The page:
Looking for a writer who understands audience’s lives

Karin Weatherup | November 12th, 2014

We’re on the hunt for an experienced direct marketing copywriter with endless curiosity for what makes different people tick. Because we’re the kind of agency that likes to help charities engage people who will stay with them and get closer. And that means bringing together what a charity offers with what matters to them in their lives, and writing copy that communicates that.

So we are looking for a copywriter who knows the direct marketing toolbox inside out, yes, who can do great ideas and moving copy. That’s a given. 

But we need more than that: someone who can also think their way into different types of audience’s lives, and under their skin. Because we believe that’s how you come up with the right ideas and the right stories, the right tone and bang-on right copy.

It’s a tall order. But it’s the most interesting job in the universe if you love not just writing, but connecting with an audience.

Where else do you get to speak to people from all walks of life about the experiences – often direct, sometimes lateral – that have made them want to support a charity serving a particular cause?

The father who wants to protect his at-risk daughters from breast cancer, who is now fundraising for breast cancer treatments.

The elderly woman who, as a girl, was tortured in Burma, escaped and was fed and hidden each night by villagers – who would have been killed for it if they had been caught – who vowed never to turn away from anyone in need and sends cheques to lots of charities.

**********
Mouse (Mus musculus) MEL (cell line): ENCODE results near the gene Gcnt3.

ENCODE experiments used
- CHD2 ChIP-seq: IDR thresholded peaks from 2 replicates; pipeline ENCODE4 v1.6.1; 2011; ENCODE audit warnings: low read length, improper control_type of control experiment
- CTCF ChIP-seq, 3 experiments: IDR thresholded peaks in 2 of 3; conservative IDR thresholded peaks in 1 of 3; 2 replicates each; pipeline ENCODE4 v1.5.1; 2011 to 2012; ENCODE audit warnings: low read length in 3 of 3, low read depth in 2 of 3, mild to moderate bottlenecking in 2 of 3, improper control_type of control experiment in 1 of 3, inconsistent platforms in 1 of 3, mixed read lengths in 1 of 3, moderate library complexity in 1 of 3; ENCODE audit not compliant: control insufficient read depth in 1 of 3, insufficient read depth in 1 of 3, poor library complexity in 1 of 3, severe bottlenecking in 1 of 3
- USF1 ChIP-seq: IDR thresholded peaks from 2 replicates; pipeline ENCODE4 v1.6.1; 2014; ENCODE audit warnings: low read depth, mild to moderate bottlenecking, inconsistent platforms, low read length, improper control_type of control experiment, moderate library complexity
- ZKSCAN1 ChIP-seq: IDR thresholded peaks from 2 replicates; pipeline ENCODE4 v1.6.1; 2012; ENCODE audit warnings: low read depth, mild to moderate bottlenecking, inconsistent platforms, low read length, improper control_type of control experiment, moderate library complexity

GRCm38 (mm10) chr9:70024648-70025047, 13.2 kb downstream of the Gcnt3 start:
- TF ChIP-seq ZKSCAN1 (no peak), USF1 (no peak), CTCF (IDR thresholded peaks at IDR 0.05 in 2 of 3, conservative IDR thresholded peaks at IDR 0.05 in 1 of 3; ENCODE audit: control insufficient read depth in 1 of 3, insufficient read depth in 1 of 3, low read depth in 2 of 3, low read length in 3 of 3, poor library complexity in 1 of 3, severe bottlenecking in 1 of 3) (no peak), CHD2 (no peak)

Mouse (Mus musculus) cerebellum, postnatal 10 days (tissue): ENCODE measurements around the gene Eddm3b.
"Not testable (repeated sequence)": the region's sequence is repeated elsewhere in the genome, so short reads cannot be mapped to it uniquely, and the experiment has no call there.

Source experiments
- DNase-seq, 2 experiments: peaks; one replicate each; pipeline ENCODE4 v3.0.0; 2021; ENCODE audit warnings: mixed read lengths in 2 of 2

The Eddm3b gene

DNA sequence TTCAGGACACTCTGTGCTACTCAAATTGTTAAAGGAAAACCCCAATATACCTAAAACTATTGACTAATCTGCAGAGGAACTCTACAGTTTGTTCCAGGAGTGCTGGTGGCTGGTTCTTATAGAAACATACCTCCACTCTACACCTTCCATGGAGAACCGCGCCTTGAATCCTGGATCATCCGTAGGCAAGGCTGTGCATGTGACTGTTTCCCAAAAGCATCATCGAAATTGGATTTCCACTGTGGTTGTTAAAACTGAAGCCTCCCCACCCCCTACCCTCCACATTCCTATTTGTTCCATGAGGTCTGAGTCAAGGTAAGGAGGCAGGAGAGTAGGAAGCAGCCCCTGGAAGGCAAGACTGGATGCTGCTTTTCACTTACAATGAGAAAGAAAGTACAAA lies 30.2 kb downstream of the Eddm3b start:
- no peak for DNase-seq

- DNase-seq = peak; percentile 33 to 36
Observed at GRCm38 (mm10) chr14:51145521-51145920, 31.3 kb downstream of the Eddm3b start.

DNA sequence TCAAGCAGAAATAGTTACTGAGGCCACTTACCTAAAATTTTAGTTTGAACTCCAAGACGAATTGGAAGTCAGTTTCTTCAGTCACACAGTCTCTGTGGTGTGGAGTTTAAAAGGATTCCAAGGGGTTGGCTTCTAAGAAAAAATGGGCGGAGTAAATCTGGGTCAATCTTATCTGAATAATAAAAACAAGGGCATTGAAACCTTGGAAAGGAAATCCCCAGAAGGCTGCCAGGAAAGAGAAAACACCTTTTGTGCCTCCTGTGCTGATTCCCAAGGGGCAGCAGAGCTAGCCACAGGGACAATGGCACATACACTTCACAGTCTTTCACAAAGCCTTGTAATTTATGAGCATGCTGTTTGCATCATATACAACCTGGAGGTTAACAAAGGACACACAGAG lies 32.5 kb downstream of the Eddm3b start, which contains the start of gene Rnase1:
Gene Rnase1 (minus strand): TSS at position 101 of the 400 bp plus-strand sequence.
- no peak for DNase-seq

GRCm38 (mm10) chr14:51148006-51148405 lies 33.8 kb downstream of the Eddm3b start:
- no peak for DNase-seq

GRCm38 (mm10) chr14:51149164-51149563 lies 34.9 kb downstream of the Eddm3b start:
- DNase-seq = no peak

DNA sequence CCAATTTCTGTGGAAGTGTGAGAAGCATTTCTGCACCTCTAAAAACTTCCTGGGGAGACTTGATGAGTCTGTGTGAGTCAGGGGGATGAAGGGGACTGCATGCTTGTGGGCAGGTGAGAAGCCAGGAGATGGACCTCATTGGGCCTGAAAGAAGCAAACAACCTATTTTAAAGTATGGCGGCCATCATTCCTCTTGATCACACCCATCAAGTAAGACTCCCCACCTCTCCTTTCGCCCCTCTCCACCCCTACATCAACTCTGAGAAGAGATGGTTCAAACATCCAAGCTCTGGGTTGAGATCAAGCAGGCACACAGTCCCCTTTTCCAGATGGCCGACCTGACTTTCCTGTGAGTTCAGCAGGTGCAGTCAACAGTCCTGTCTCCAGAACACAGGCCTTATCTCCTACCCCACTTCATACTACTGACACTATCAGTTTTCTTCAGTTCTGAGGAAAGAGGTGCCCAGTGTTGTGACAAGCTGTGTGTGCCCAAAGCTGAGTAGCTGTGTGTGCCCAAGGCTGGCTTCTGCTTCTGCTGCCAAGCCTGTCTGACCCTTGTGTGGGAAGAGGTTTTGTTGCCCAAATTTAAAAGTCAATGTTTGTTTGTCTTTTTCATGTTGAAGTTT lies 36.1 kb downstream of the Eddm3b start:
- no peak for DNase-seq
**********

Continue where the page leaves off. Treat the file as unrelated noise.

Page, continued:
The CEO of a British company who was so encouraged at how artists working in schools were lifting the confidence and engagement of kids at risk of exclusion that he said, ‘as a Lib Dem I’ll give from my own pocket, not just the company’s’.

What other jobs let you go and see the work charities do so well up close, but which most direct marketing doesn’t even get close to conveying?

Spending a day with a 14 year old who’s been running away since 11, with the young social worker that is using creative ways of helping her learn how to keep herself safe.

The 93 year old D-Day veteran who tells you, matter of factly, how he only stopped working as a motor mechanic in his mid 80s, followed by how worried he’d been that asking for a grant for an electric fire might seem like scrounging!

The 16 year old boy trying to make a go of living in a housing association bedsit after his stepfather threw him through the living room window.

It’s a privilege. And so we take really seriously that our copywriters know how to interview people about often difficult subjects, unearthing the small things that light up what a charity is about, and write in a way that is very natural.

Yes, natural! Not what you associate with a lot of direct marketing, is it? Though I have to confess I have done my fair share in the past of those ‘Little Johnny’ opening lines in direct mail letters. Those headlines that talk at people instead of focusing on who they are and what’s in it for them, based on what they’re motivated by. And I have to put my hand up to having bashed intelligent people over the head with endless prompts and underlining years ago. At least the words ‘brighter future’ have never reached my copy. There are already enough of them in charity direct marketing to ring the planet 100 times. Yawn.

No. Copywriters here have to know the direct marketing toolbox inside out. But we’ve moved on from putting it right there in front of the poor people we used to browbeat with it. We use it subtly instead, in a very natural style. Because the world has moved on.

People don’t want to feel marketed at. They are tired of charity direct marketing as it used to be. They want authenticity, and to be treated like a grown up.

That’s not just a hunch. A more natural approach works. After all, that’s what direct marketing is about. Not doing something for the sake of it, just because it’s been done a certain way for years. A more natural approach gets results these days. Great results. From people you can actually call supporters, because they stay.

So please tell anyone you know who might be just right!

Here’s the job description